Sylvester Comprehensive Cancer Center

Prevention: Colorectal Cancer

Reduce Your Risk

Although the exact cause of colorectal cancer is not known, it is possible to reduce the risk of developing many colon cancers with the following:

Diet And Exercise

Eating more fruits, vegetables, and whole grain foods and avoiding high-fat, low-fiber foods may help reduce a person’s risk of colorectal cancer. Appropriate exercise, even small amounts on a regular basis, also can be helpful.

Drug Therapy

Recent studies of people with colorectal cancer have suggested that two factors may help reduce the risk of developing this cancer: estrogen replacement therapy and nonsteroidal anti-inflammatory drugs (NSAIDS), such as aspirin. Consult your doctor to determine if this therapy may be beneficial for you.

Genetic Testing

Genetic testing is available at Sylvester and is used in cases of suspected Familial Adenomatous Polyposis (FAP) and Hereditary Nonpolyposis Colorectal Cancer (HNPCC).


Perhaps most important to the prevention of colorectal cancer is having screening tests at appropriate ages. The American Cancer Society suggests that a substantial number of colorectal cancers can be prevented with screening and removal of precancerous polyps. Because some colorectal cancers cannot be prevented, finding them early is the best way to improve the chance of successful treatment.

Screening Guidelines for Colorectal Cancer

Colorectal cancer screening guidelines (for early detection) from the American Cancer Society include:

Beginning at age 50, both men and women should follow one of the examination schedules below:

  • Fecal occult blood test (FOBT) every year
  • Fecal immunochemical test every year
  • Flexible sigmoidoscopy (FSIG) every five years
  • Annual FOBT and FSIG every five years
  • Double-contrast barium enema every five years
  • CT colonography (virtual colonoscopy) every five years
  • Colonoscopy every 10 years

Individuals with any of the following colorectal cancer risk factors should begin screening procedures at an earlier age and be screened more often:

  • Strong family history of colorectal cancer or adenomatous (benign mushroom-shaped growths inside the colon) polyps in a first-degree relative, in a parent or sibling before the age of 60, or in two first-degree relatives of any age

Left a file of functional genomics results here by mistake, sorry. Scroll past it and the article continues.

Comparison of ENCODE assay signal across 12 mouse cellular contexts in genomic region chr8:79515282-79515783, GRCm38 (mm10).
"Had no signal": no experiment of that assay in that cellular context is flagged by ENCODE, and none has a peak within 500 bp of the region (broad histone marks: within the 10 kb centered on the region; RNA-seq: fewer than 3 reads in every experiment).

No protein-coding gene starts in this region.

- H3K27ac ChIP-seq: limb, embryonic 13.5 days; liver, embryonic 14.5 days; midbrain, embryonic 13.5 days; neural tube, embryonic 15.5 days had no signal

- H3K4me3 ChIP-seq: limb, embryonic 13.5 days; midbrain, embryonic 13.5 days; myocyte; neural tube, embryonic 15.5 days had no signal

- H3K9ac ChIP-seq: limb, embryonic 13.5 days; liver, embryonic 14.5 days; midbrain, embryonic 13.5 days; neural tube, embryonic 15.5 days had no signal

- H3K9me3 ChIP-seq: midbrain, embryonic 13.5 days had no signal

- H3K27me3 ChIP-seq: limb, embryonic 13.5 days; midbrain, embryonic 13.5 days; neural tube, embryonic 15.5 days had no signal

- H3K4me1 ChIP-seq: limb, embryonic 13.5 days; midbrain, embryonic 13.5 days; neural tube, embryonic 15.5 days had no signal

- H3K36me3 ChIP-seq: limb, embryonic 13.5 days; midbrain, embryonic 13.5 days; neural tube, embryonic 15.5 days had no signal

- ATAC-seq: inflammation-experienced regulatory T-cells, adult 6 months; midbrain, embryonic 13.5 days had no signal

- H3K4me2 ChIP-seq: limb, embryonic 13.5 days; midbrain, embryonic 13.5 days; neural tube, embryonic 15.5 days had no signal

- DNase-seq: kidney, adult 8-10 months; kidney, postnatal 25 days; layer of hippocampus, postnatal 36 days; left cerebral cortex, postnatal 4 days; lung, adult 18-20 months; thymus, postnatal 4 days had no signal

• Family with hereditary colorectal cancer syndromes, such as familial adenomatous polyposis (FAP) and hereditary nonpolyposis colon cancer
  • Personal history of colorectal cancer or adenomatous polyps
  • Personal history of chronic inflammatory bowel disease

Screening Methods

Screening methods for colorectal cancer include the following:


A procedure that allows the doctor to view the entire length of the large intestine, and can often help identify abnormal growths, inflamed tissue, ulcers, and bleeding. It involves inserting a colonoscope, a long, flexible, lighted tube, in through the rectum up into the colon. The colonoscope allows the physician to see the lining of the colon, remove tissue for further examination and possibly treat some problems that are discovered.

Virtual Colonoscopy

A minimally invasive alternative to conventional colonoscopy that uses computed tomography (CT) scanning to identify polyps and cancers in the large intestine. Sylvester/UMHC’s advanced screening technology – with multi-detector CT can detect polyps and cancerous tumors early – when colon cancer is most treatable. Printable Virtual Colonoscopy Factsheet

Digital Rectal Examination (DRE)

A physician or health care provider inserts a gloved finger into the rectum to feel for anything unusual or abnormal.

Fecal Occult Blood Test

Checks for hidden (occult) blood in the stool. It involves placing a very small amount of stool on a special card, which is then tested in the physician’s office or sent to a laboratory.


A diagnostic procedure that allows the doctor to examine the inside of a portion of the large intestine, and is helpful in identifying the causes of diarrhea, abdominal pain, constipation, abnormal growths, and bleeding. A short, flexible, lighted tube, called a sigmoidoscope, is inserted into the intestine through the rectum. The scope blows air into the intestine to inflate it and make viewing the inside easier.

Barium Enema With Air Contrast (also called a double contrast barium enema)

A fluid called barium (a metallic, chemical, chalky liquid used to coat the inside of organs so that they will show up on an X-ray) is entered into the rectum to partially fill up the colon. An X-ray of the abdomen shows strictures (narrowed areas), obstructions (blockages), and other problems.